US airlines have begun the arduous process of cancelling thousands of flights as they brace for the impact of Hurricane Irma.
Operations centres at major US carriers are again in overdrive as they try to move as many passengers as possible before they’re forced to take aircraft out of the path of the category 5 hurricane.
CNBC reported late Thursday US time that 4000 flights had been cancelled in Irma’s path.
American Airlines is expecting more than 2200 cancellations over the weekend as it shuts down Florida operations in Miami, Fort Lauderdale, Fort Myers, Orlando , West Palm beach and other airports.
The carrier has now issued a travel alert for more than 40 airports that allows customers to rebook without change fees.
It has capped fees at $US99 each way for main cabin tickets and $US199 for premium cabin tickets in markets where seats are limited. It also announced a $US99 fare cap for those returning to the area up to September 17.
“As many flights are already sold out, we encourage customers traveling out of South Florida to only go to the airport if they have a confirmed ticket,’’ American said in a travel alert issued late Thursday afternoon.
Delta Air Lines added more than 3000 seats over Thursday-Friday to help customers evacuate and capped fares in all cabins $US399.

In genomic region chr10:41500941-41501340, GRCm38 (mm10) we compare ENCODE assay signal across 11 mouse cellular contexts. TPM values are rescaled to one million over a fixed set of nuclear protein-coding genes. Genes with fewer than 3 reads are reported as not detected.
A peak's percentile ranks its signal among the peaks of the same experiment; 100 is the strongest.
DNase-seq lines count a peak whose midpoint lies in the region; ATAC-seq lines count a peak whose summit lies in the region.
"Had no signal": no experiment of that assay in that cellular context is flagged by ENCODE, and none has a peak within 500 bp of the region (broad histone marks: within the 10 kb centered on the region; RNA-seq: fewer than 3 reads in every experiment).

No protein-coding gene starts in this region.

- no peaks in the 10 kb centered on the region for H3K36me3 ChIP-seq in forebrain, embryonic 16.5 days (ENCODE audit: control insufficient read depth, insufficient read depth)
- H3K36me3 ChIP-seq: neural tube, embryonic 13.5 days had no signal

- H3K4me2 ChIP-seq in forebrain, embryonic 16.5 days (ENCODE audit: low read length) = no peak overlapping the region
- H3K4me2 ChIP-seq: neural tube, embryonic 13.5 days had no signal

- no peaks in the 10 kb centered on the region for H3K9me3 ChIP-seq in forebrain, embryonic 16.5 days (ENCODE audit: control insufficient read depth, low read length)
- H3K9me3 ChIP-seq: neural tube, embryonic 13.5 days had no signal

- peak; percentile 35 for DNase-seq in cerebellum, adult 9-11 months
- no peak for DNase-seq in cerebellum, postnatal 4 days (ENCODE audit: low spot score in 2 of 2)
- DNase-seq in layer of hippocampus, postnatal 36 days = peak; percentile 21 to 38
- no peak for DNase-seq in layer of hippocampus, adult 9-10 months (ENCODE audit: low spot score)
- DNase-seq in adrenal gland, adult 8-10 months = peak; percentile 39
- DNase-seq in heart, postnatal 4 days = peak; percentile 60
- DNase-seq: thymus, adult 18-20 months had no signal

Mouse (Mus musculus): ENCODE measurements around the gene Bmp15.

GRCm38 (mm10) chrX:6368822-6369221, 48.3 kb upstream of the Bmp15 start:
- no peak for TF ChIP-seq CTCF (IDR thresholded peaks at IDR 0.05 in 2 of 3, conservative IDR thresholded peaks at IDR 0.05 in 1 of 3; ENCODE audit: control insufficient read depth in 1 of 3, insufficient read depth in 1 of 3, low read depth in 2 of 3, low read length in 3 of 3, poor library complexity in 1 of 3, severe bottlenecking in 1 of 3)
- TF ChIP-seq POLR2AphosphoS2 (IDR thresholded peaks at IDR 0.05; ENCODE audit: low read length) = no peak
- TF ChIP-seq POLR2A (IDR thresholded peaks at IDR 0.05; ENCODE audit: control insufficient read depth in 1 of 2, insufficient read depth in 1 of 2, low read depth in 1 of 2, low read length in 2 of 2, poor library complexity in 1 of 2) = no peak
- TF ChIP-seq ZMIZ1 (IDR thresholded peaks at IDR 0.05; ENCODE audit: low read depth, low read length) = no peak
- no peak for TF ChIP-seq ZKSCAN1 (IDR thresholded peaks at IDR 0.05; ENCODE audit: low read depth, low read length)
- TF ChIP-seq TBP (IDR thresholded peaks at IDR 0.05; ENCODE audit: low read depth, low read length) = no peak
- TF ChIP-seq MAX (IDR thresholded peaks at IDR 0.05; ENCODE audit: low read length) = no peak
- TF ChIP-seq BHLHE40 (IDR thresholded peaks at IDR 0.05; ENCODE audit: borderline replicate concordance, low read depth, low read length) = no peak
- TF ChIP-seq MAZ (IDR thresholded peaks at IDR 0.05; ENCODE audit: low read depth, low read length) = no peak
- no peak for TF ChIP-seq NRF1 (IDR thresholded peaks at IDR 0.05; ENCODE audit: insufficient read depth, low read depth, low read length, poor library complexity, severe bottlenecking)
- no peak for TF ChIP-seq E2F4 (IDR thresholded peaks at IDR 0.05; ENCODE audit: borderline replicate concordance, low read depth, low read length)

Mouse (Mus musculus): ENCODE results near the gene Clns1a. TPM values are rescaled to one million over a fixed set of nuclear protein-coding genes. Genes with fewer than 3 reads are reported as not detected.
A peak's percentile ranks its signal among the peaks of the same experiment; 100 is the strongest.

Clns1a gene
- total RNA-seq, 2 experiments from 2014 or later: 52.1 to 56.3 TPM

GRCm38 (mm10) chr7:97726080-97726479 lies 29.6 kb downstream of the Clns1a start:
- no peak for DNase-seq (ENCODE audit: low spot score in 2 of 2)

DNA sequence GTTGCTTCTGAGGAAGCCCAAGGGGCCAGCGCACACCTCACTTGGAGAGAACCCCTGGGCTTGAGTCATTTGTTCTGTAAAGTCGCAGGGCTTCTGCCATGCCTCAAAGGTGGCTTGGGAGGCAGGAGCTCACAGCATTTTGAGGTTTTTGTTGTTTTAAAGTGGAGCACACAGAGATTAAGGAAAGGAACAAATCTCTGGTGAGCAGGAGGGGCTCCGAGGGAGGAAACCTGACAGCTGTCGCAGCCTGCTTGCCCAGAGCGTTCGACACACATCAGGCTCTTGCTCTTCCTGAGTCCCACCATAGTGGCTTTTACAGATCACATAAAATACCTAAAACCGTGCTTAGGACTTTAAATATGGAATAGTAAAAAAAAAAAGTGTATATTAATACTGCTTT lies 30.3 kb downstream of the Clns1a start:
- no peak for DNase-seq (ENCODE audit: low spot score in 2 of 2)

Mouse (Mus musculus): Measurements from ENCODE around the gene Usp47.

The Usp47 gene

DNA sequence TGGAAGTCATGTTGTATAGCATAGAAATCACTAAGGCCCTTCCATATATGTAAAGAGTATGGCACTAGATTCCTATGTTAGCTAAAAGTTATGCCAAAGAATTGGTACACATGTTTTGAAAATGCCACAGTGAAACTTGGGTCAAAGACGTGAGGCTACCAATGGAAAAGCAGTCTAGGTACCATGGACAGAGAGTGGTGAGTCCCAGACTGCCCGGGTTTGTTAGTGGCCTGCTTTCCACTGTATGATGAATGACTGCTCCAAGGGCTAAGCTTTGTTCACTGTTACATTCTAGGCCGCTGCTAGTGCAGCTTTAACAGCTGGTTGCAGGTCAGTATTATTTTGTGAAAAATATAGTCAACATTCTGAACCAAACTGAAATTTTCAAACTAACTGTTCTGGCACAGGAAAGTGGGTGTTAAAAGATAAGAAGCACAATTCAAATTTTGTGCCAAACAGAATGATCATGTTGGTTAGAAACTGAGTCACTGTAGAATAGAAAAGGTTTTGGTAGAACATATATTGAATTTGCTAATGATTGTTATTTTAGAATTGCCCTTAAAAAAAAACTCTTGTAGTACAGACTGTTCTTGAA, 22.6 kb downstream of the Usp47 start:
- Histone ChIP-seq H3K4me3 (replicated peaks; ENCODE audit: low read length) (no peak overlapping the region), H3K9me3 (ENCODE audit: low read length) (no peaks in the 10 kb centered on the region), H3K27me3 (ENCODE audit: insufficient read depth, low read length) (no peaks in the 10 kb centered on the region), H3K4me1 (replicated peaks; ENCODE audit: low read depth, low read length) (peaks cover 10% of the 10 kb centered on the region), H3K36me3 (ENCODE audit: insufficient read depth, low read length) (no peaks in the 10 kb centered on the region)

The airline said it expected Miami, Ft. Lauderdale and West Palm Beach to close Friday night and operations to be cancelled Saturday and likely Sunday “pending updates from the airport authority”.
“Orlando may see winds as high as 50 knots on Sunday night which may prompt the closure of the passenger tram system,’’ it said.
Delta has expanded its fare waiver to include airports along the Georgia and South Carolina coasts.
The airline attracted international attention after it sent a sent a flight into Puerto Rico ahead of the hurricane to pick up passengers.
The Boeing 737 landed at San Juan in Puerto Rico’s north coast and flew out about 40 minutes later as winds started to gust at up to 31knots (57kmh).
United also issued fare waivers affecting airports throughout the Caribbean and Florida and said it was re-timing flights to and from southern Florida from Saturday.
Hurricane Irma is now being labelled the strongest hurricane ever recorded in Atlantic and has weakened only slightly after devastating several Caribbean islands.
One notable aviation victim has been St Maarten’s famous Juliana Airport.
However, weather experts say the storm could be downgraded to Category 4 by the time it hits Florida.